, the NBA’s probe into pre-free agency tampering cases has reached the advanced stages.
The probe is focused primarily on the sign-and-trade acquisitions of Lonzo Ball to the Chicago Bulls and Kyle Lowry to the Miami Heat.
These two deals were announced almost immediately after 2021 free agency began at 6 p.m. ET on Aug. 2, even though sign-and-trade deals are more complicated and time-consuming to complete as compared to the traditional free-agent signings.
The Bulls acquired Ball – who was a restricted free agent – on a four-year, $80 million contract in exchange for Garrett Temple, who signed a new, three-year, $15.5 million deal, and guard Tomas Satoransky.
On the other hand, the Heat guaranteed Goran Dragic’s $19 million team option, which allowed them to send him, along with Precious Achiuwa, to the Raptors in exchange for Kyle Lowry, who ensuingly signed a three-year, $85 million deal.
Wojnarowski’s report mentions that the league’s investigation includes interviews with numerous team executives and player agents, and also the e-mails of four front-office executives in Chicago, New Orleans, Miami and Toronto over the past three months.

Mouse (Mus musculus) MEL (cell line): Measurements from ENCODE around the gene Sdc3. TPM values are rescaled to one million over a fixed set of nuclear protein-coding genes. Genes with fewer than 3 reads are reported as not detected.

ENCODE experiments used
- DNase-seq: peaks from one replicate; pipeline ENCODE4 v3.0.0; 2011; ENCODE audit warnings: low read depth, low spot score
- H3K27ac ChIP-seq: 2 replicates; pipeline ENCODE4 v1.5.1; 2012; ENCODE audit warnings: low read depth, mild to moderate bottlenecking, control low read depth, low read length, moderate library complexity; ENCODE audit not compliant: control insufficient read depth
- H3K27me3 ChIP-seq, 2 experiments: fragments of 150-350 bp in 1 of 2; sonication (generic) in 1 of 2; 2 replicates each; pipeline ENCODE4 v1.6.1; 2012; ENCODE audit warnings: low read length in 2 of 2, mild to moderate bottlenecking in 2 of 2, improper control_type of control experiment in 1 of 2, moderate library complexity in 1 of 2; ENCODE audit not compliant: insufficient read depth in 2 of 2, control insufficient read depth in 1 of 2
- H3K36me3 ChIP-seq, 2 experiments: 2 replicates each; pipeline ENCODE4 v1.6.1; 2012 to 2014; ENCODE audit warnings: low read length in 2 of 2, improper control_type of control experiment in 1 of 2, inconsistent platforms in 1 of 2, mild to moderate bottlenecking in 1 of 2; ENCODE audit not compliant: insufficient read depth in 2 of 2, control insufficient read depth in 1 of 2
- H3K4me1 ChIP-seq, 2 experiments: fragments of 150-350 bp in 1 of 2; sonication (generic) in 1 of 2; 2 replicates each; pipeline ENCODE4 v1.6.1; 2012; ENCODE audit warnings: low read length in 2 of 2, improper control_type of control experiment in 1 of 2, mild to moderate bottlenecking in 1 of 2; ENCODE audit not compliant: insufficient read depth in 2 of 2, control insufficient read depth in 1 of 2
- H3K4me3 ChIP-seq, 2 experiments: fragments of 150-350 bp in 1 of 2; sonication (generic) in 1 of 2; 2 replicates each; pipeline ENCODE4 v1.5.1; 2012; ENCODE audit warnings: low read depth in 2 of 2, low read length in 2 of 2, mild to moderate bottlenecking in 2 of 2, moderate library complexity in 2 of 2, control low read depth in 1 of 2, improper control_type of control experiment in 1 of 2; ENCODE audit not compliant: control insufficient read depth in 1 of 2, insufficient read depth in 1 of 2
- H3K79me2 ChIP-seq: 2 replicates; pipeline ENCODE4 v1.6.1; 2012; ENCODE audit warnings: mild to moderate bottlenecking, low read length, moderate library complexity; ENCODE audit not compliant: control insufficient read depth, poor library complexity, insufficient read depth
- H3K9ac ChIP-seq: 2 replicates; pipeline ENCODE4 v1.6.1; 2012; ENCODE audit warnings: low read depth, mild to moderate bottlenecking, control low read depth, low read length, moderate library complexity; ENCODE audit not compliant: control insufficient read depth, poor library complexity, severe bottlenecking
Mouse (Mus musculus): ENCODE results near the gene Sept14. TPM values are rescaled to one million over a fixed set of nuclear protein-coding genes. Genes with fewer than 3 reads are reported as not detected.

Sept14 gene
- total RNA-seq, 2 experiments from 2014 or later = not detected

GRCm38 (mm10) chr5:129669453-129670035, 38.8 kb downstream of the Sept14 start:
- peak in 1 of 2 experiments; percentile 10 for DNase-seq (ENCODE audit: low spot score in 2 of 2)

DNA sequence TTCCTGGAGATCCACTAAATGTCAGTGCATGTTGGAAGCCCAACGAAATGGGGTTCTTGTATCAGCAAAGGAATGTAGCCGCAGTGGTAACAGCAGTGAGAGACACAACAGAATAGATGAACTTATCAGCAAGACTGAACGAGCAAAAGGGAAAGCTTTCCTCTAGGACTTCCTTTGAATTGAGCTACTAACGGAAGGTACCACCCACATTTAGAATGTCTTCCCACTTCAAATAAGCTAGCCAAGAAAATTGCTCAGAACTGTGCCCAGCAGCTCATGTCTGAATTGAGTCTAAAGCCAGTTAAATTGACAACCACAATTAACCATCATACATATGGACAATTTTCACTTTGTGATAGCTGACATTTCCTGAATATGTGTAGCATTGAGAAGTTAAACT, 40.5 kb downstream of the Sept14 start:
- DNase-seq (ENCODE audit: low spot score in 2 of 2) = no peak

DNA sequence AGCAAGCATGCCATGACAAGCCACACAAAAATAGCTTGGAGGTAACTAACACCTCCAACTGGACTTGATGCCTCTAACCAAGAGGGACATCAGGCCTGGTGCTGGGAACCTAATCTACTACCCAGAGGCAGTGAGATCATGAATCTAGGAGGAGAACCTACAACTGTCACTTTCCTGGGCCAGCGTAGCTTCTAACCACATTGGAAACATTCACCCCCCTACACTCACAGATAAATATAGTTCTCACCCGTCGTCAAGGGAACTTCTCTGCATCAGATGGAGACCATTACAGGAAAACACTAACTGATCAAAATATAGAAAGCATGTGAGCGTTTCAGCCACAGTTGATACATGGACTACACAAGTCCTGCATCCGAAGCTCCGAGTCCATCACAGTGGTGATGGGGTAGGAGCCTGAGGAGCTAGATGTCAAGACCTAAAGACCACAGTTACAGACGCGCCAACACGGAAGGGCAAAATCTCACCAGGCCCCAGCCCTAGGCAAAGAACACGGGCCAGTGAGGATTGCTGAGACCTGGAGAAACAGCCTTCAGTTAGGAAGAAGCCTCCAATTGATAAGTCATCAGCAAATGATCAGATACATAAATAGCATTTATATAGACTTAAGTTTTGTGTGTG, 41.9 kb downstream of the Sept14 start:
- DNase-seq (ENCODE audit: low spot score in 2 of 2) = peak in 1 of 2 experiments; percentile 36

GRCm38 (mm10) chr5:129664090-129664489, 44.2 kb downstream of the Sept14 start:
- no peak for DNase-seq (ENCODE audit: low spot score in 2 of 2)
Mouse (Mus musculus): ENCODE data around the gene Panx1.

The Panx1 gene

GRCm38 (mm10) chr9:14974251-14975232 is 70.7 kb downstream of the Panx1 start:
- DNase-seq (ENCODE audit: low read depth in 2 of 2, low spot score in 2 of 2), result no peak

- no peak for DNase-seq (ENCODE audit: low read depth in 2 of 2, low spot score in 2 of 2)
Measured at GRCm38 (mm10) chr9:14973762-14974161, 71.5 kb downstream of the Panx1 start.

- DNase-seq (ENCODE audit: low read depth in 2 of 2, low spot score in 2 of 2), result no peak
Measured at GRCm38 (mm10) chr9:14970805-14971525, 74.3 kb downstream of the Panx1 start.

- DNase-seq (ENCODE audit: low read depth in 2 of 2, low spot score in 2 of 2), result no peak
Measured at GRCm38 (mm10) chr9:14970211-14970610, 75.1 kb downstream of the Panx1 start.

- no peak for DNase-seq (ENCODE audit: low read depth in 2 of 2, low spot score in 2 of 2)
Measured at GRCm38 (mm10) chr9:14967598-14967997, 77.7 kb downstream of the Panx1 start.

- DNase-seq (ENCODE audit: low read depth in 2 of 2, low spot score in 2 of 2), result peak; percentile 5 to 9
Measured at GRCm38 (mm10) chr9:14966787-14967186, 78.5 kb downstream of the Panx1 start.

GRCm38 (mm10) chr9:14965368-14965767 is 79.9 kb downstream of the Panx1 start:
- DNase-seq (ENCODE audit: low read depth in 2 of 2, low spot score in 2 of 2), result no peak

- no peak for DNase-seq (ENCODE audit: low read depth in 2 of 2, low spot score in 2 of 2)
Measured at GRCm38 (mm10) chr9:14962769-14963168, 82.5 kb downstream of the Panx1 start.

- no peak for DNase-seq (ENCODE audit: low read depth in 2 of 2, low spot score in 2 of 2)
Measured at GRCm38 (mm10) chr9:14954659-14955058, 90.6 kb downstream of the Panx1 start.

In 2019, the league announced more stringent penalties for violations of such nature, from raising the maximum fine to $10 million to suspending team executives to the possibility of forfeiting draft picks and voiding contracts.
A most recent example of this could be seen last year. The Milwaukee Bucks lost a 2022 second-round pick for tampering charges with Sacramento Kings restricted free agent Bogdan Bogdanovic. That deal fell through and the Serbian guard eventually signed with the Atlanta Hawks.
Last but not least, Wojnarowski’s report states that NBA could reveal it’s finding along with the penalties in the near future.
More to come on the situation.